Results Of Recent Survey Reveal How Employees View Health Care

Hewitt and the National Business Group on Health’s recent survey reveal five significant insights into how employees and their dependents view health care. In order to plan their company health care strategy, it is important to be aware of the results of the survey. 

In spite of the fact that workers say they might know how to get in good physical shape, many are not taking action to do so. Most (84%) think making wise decisions in everyday life leads to excellent overall health, and about three-quarters (72%) think good health is a consequence of getting regular preventive care. Only 46% of the workers surveyed reported doing a “great” or “good job” of regular exercising and only about half of the workers think they do a “great” or good job” of eating healthy. 

While satisfaction is by and large high in health programs, participation is low. Participation in a lot of employer provided health programs is not as high as many businesses would like to see, even though employees and their dependents report that they know what they need to do to get and stay healthy.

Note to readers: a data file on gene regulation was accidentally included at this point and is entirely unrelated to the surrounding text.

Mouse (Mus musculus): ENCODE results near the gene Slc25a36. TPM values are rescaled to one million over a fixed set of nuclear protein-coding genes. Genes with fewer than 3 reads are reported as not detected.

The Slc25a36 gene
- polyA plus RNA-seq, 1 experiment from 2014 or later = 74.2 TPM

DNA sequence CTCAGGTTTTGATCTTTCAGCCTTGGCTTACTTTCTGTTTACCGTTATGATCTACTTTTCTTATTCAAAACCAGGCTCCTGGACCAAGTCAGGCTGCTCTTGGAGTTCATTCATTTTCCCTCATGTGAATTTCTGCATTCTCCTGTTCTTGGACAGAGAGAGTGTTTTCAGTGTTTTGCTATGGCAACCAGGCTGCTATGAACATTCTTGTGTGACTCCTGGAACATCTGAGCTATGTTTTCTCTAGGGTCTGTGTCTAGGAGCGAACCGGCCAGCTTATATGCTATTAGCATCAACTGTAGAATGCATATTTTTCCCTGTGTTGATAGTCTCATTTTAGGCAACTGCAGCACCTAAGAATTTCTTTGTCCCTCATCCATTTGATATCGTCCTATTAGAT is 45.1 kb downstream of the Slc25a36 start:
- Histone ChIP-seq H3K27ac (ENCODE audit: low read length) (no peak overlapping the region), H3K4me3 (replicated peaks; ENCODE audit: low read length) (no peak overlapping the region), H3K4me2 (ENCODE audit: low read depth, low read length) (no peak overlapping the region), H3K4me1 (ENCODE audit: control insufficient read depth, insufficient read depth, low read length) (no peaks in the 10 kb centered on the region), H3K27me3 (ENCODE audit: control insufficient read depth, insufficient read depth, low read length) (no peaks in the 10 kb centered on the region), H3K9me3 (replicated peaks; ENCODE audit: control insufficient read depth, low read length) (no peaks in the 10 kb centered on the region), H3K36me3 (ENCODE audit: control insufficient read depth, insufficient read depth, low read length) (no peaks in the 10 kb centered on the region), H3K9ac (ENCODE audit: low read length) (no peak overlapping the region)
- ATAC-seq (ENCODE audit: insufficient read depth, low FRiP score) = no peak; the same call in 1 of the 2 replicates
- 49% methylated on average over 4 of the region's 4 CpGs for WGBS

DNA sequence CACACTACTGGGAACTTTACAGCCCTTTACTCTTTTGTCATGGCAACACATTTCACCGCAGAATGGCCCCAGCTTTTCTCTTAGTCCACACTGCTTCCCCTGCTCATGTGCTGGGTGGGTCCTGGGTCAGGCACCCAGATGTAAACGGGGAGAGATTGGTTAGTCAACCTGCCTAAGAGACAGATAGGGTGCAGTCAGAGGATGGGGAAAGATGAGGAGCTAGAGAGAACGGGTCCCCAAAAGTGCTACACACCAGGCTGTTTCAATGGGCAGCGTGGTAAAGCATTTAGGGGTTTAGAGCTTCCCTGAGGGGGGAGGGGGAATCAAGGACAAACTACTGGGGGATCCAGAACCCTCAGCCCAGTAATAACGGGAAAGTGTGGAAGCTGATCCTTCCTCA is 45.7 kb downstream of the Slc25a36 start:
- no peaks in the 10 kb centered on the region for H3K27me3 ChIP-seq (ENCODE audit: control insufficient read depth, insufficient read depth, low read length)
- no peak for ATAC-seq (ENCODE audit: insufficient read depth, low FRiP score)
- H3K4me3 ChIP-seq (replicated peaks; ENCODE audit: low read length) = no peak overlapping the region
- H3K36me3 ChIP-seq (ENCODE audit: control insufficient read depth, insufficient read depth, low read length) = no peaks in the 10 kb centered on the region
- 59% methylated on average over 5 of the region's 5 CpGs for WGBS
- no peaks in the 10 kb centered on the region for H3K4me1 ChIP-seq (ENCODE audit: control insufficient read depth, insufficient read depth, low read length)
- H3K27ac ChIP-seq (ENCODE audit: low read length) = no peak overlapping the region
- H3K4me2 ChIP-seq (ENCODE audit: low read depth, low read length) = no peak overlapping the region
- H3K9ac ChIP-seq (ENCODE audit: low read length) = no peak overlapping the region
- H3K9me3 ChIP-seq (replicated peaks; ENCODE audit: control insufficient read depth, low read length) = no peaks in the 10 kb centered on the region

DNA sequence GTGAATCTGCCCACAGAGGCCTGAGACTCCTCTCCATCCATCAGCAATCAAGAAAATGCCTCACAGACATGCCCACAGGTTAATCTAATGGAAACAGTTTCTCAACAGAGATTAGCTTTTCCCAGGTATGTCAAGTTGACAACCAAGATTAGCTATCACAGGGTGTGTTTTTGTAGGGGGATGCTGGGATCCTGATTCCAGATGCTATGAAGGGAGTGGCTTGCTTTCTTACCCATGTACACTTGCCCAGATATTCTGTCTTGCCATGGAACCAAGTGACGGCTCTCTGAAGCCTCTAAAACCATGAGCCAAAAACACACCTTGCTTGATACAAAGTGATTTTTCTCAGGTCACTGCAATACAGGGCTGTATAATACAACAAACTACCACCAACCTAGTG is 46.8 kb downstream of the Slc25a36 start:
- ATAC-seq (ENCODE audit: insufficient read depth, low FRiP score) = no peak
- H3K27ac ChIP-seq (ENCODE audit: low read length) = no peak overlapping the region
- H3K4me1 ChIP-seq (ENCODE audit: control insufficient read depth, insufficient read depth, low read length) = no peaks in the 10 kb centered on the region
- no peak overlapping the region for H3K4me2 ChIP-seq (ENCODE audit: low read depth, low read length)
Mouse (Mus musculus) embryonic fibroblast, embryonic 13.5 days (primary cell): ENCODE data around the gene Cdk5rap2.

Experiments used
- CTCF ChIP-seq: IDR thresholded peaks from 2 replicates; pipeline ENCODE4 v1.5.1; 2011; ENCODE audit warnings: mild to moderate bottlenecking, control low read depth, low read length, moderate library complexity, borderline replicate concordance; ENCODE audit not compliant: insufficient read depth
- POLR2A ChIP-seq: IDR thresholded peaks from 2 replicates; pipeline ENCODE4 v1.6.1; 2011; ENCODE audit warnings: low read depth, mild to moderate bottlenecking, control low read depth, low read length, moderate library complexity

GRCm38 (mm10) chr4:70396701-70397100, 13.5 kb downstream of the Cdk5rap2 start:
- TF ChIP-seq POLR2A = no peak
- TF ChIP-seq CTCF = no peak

Biometric screenings are the most popular programs with online health information tools and health risk questionnaires following closely. Stress management programs and employee assistance programs (EAPs) were the least popular, with just nine percent participation in each.

Financial motivation is a strong factor in participation but non monetary, internal motivators can be just as effective. Many businesses presume that offering cash incentives in exchange for involvement will generate the best results and incent employees to participate in health care programs. Nearly half of the surveyed employees would complete a health-risk questionnaire (HRQ) without any incentive because it is “the right thing to do”. About 30% of the individuals would complete a survey if there was a penalty for not doing so and an additional 30% would do it if there was a monetary incentive involved. In addition, 44% of the workers surveyed said they would be willing to take part in a wellness program furnished by their employer because “it’s the right thing to do”.